Having compatible money styles or financial values is just as important to a marriage as other values because rules on community property and taxes mean there’s only so much you can do to insulate or even isolate yourself from your spouse’s financial decisions.
My current guest, Candi was married for thirty-five years. Her and her husband always had vastly different approaches to handling money. She was always the more responsible one and that paid off after divorce. Here’s Candi:
My most significant accomplishment is being able to support myself financially and stay financially afloat. I think that’s really the biggest fear. It’s, “What happens if my car dies? I can’t afford a car payment right now, what am I going to do?” All the fears were really financial.
I’ve worked in the same job for 14 years and yes, I have advanced in that organization. In the last three or four years, there have been upgrades to my position that increased how much I was making and that’s made it a bit easier. I’ll stay with this job until I retire from it.
My son, when he took a job in Virginia, he and his wife own this condo and at the same exact time I started looking for an apartment to move into, he got the job offer in Virginia and he said, “Mom, why don’t you just live at our place?” So, it just worked out beautifully. The exact same time I was ready to move out, they moved out of this place and I moved in.
So there’s a security there. I know I’m not going to lose my home, because my son owns it. But even if I was renting an apartment, it would be the same. It’s fine.
My ex’s and my approach to money are very different. It’s been twenty years since we’ve had a joint bank account. I couldn’t even have a bank account with him, because he would write out checks and not tell me and I would bounce checks not knowing that he’d spent money. After so many years of that, when I went to work, that’s when I opened up my own checking account and removed my name from our joint account. We’ve not had a joint checking account since then, because of that.
I tried for twenty years before that and it just didn’t work. No matter how many fights, how many tears of begging and pleading with him, “This is how we need to do it.” He wouldn’t listen. He gets himself into trouble with his business, with all the people that he deals with for the same reasons—for money.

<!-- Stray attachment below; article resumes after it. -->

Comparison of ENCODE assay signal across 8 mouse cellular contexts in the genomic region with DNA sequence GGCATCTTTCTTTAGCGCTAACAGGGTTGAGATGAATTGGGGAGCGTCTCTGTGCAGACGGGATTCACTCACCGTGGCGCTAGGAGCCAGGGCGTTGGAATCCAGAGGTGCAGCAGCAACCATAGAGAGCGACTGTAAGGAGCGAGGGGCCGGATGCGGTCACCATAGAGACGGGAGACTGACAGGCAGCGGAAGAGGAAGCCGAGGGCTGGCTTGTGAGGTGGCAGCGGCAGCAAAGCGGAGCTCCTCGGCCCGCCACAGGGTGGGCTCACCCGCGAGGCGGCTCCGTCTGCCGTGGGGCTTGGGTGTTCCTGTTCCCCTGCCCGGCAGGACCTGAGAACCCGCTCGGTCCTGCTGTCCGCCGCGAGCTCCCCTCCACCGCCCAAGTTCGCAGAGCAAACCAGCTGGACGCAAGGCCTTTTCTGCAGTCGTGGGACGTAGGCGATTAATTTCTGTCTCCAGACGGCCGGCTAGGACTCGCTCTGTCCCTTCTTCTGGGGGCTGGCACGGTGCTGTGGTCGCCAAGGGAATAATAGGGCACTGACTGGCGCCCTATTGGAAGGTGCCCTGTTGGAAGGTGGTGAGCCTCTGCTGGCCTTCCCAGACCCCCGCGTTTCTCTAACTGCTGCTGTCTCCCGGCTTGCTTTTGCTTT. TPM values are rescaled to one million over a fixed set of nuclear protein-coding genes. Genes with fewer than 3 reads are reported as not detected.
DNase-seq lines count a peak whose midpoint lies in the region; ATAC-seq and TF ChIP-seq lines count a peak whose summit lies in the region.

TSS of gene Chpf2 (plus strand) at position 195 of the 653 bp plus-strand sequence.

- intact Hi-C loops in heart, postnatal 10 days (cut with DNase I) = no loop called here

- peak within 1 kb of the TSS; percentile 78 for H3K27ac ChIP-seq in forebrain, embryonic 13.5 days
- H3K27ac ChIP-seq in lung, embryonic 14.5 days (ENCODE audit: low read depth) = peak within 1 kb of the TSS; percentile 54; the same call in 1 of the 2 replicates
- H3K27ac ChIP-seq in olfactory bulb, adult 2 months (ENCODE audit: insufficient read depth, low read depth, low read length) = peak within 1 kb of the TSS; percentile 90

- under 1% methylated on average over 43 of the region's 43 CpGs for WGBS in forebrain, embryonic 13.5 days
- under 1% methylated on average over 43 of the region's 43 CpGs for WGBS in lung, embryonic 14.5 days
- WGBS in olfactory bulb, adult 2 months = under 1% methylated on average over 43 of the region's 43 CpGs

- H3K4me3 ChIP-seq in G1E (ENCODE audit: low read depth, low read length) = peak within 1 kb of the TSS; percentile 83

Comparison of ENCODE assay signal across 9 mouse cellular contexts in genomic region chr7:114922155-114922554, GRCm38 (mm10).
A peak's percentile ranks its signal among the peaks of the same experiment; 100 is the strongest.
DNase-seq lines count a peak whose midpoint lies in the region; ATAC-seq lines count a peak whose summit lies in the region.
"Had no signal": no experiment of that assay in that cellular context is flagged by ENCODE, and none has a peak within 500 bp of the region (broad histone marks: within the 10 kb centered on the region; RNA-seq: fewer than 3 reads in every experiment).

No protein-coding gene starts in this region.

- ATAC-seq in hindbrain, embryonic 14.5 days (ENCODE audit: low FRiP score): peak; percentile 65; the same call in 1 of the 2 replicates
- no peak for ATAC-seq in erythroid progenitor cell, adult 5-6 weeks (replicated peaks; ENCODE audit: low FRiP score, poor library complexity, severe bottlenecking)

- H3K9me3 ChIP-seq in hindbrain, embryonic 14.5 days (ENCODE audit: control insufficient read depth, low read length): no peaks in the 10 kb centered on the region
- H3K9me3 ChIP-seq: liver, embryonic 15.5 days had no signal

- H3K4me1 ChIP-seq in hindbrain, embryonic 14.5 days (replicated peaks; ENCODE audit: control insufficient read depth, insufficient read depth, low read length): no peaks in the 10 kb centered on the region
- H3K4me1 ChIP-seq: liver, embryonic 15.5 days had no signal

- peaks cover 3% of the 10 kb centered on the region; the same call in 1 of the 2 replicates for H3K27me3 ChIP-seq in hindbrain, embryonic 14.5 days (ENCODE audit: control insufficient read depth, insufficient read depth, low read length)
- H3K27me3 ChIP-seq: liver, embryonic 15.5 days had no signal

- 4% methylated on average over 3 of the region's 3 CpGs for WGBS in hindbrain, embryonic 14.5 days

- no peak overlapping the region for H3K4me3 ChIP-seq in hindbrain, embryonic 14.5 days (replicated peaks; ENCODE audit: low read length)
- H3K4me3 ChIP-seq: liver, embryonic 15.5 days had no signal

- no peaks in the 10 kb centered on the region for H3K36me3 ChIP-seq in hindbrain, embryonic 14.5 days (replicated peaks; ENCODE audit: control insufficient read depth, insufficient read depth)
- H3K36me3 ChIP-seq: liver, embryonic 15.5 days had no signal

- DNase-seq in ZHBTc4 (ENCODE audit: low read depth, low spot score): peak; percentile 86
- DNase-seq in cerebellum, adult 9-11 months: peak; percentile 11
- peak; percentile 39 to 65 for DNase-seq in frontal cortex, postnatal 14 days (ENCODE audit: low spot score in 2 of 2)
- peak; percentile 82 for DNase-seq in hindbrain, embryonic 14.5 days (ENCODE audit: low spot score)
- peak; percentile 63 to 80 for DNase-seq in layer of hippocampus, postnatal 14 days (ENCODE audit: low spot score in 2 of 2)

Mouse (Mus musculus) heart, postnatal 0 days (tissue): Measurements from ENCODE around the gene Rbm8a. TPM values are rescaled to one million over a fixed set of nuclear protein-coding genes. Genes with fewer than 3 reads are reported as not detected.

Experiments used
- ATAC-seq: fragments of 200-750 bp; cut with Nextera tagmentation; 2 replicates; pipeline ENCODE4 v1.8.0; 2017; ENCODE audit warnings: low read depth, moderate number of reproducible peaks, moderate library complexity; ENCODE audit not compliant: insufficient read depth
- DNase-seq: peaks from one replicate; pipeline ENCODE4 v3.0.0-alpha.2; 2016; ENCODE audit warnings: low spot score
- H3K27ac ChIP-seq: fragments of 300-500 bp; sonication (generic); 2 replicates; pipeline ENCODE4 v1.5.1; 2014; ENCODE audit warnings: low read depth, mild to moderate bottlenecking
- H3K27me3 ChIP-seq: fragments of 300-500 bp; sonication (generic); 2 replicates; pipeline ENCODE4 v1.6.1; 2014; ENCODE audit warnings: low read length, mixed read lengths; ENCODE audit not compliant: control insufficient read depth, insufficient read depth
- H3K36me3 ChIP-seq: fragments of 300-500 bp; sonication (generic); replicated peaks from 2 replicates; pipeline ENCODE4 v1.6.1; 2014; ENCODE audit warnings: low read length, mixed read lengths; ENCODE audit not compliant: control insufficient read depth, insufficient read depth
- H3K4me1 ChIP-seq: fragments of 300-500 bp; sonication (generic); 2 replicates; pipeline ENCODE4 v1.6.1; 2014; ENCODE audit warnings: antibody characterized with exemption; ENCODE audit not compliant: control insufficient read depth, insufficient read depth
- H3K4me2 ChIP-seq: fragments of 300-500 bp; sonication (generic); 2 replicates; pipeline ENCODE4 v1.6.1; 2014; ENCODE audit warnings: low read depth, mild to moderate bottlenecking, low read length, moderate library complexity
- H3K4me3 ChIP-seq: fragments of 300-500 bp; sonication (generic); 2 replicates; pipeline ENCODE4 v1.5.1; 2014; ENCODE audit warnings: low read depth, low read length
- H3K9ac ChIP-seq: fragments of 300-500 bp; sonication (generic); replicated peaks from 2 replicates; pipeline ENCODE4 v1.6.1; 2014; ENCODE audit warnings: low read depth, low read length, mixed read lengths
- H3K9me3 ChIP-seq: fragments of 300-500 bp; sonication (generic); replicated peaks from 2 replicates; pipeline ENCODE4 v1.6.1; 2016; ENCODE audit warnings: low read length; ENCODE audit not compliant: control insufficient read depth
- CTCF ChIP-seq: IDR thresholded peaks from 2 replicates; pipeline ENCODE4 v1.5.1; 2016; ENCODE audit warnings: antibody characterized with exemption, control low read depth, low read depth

The first time I left him, my daughter and son-in-law went through the Dave Ramsey Financial University program. That is wonderful. It teaches you the importance of budgeting and how to pay off debt and how to handle your finances.
I would recommend that program to anybody that’s in a relationship and having money issues. It’s almost like counseling. It’s almost like marriage counseling, but it’s financial counseling. If you can go through the program and then be on the same page about how to handle your money, that’s wonderful. If that doesn’t work, I’d say forget it. Leave before it’s too late. How long should you wait for somebody to wake up and become responsible? How many years are you willing to give up for that? That’s the writing on the wall.
The Divorce Coach Says
If you’re not used to handling the household finances then taking a course like Candi suggests is smart and don’t wait until your divorce is final to get started. The FDIC offers a free online program called Money Smart. If you prefer in-person classes check your local adult education resources or community college. Banks and credit unions also offer programs.
During the legal divorce process you will probably have had to or will have to pull together all the minute details of your finances. That creates a really good foundation for moving forward. It may mean learning how to budget and following a budget, it may mean making changes to your lifestyle and it probably means learning to manage with less money. And prioritizing your financial goals really helps.
The big thing to remember here, is just because you haven’t done this before or may not have done it very well, doesn’t mean you can’t be successful now.
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